Born in the slums of Brooklyn, in the first year of the 20th century, Willie Sutton came of age at a time when banks were out of control. If they weren’t taking brazen risks, they were shamelessly seeking bailouts. Trapped in a cycle of bank panics, depressions and soaring unemployment, Sutton saw only one way out. So began the career of America’s most successful bank robber. Sutton became so good at breaking into banks, and such a master at breaking out of prisons, police called him one of the most dangerous men in New York, and the FBI put him on its first-ever Most Wanted List. But the public rooted for Sutton. When he was finally caught for good in 1952, crowds surrounded the jail and chanted his name.
Blending vast research with vivid imagination, Pulitzer Prize winner J.R. Moehringer brings Willie Sutton blazing back to life. In Moehringer’s retelling, it was more than need or rage at society that drove Sutton. It was one unforgettable woman. And when Sutton finally walked free, he immediately set out to find her. Poignant, comic, fast-paced and fact-studded, Sutton tells a story of economic pain that feels eerily modern, while unfolding a story of doomed love that is forever timeless.
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Great book! Awesome story!! Narration a bit much.
I am a huge JR Moehringer fan and will read/listen to anything he writes. There is something so honest and soulful about any story he tells, and I'm captivated by him these days.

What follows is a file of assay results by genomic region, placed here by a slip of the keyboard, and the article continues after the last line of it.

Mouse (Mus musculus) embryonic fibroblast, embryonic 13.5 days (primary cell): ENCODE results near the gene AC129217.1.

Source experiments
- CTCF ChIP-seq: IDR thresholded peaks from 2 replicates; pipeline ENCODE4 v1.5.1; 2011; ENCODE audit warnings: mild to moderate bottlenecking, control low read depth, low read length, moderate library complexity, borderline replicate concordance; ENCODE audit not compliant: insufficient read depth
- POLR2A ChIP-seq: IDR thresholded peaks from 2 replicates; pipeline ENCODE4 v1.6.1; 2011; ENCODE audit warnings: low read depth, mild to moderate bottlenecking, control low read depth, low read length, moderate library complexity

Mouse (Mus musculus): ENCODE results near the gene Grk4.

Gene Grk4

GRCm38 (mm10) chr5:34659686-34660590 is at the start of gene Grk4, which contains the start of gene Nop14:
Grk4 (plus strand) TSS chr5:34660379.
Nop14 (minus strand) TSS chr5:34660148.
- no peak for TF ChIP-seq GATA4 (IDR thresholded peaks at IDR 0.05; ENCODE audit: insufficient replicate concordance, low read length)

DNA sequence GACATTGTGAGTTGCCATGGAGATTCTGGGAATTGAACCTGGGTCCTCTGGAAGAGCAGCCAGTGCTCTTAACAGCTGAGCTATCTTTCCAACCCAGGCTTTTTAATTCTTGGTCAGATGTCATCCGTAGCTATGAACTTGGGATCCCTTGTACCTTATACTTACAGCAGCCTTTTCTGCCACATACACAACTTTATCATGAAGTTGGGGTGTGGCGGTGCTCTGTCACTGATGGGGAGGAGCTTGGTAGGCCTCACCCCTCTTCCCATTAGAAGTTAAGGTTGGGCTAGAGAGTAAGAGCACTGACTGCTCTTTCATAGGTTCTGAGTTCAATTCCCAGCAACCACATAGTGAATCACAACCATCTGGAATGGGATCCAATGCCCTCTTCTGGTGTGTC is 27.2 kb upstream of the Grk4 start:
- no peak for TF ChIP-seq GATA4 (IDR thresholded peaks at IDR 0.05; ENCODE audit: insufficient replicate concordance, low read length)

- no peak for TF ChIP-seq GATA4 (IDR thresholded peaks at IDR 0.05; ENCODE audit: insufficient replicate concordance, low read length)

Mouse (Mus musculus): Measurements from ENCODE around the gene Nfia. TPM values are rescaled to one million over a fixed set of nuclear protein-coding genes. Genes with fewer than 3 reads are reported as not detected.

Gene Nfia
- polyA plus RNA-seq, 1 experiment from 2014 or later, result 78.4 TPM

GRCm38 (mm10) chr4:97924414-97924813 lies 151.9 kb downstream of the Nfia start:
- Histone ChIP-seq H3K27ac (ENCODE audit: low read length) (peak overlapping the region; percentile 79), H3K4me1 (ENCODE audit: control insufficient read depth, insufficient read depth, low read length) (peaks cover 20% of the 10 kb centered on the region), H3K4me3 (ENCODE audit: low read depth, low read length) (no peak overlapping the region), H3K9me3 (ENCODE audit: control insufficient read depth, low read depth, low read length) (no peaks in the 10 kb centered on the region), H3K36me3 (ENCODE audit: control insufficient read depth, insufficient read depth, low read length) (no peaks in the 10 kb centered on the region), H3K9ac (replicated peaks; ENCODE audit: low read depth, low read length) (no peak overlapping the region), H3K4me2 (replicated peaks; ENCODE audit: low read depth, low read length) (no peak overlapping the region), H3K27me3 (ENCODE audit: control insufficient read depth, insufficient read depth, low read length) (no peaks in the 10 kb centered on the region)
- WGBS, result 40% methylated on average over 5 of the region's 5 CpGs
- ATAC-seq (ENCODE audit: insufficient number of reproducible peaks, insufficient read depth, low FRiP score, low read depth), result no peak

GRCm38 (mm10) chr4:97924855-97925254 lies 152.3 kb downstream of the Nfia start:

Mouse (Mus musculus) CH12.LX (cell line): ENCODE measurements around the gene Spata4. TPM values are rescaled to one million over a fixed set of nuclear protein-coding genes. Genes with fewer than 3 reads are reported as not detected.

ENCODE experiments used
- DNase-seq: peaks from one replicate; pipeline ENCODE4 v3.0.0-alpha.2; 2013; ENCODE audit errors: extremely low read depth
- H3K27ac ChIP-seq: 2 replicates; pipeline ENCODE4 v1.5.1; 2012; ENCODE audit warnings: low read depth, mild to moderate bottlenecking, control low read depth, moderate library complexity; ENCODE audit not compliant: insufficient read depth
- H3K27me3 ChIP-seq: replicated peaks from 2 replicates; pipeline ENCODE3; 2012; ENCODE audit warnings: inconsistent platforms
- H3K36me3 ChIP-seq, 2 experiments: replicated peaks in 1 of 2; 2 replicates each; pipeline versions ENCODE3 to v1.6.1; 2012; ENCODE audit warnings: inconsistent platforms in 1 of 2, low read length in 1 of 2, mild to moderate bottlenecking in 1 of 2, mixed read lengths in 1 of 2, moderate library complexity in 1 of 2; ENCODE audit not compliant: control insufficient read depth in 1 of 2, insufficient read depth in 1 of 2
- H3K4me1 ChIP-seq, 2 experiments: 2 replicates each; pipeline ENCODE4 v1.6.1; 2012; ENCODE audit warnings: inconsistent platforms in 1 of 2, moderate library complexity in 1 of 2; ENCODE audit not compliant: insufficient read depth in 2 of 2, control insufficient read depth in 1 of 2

I admire narrator Dylan Baker as an actor, but I think he missed the mark in his narration performance. It felt like he was talking to every potential listener all at the same time instead of reading the story intimately to one listener--the tone felt forced, strident, a bit overdone. I think his performance caused the story to lose some of its soulfulness and lovely melancholy that Moehringer seems drawn to in the stories he tells.
But hey, overall fairly enjoyable. A great story with great writing makes up for a lot of things. Definitely worth the listen.
wow WOW wow W0W w0w!!!!
Not only am I listening to it again, I am going to listen to it while dirving on a long trip next week because my husband will love it is as much, if not more than I did.
It reads like the best fiction and it's based on a very interesting true story.
Sutton intertwines the most unique little unknown facts about the oddest thingsinto the most facinating stories ...presidents, gangsters, the moon, baseball, the bible...as he relives his life. I couldn't believe some of them were true...THEY WERE. I had to hold off and not google each person mentioned because I didn't want to read too much and ruin the ending. I spent an hour on google his life and people mentioned in the book, afterwards - WOW for a guy who spent so much time in prison he had a lot of wonderful moments.
This book is very much like WATER FOR ELEPHANTS in pace and movement. A life long love story that has you rooting for the bad guy...that's not so bad....lovable actually.
It's not surprising that after looking up what other books Dyland Baker has narrated just now, I found that he narrated my TWO FAVORITE BOOKS of this year - Sutton and Jobs.
His is fabulous - He does different women, men...hippies..yiddish..... the voice from the newsreels.
This book defines an era. Sutton's memories of the depression brought it much closer to home for me and helps one to better understand their heritage. Opinion is one revolving theme in this book that spoke to me - public opinion and how it can be swayed easily and so harsly - What causes family opinion to change -
In the top two of the books I have read this year....Top 10 of the last five years. It's worth the investment. I will be thinking about this book for a long time.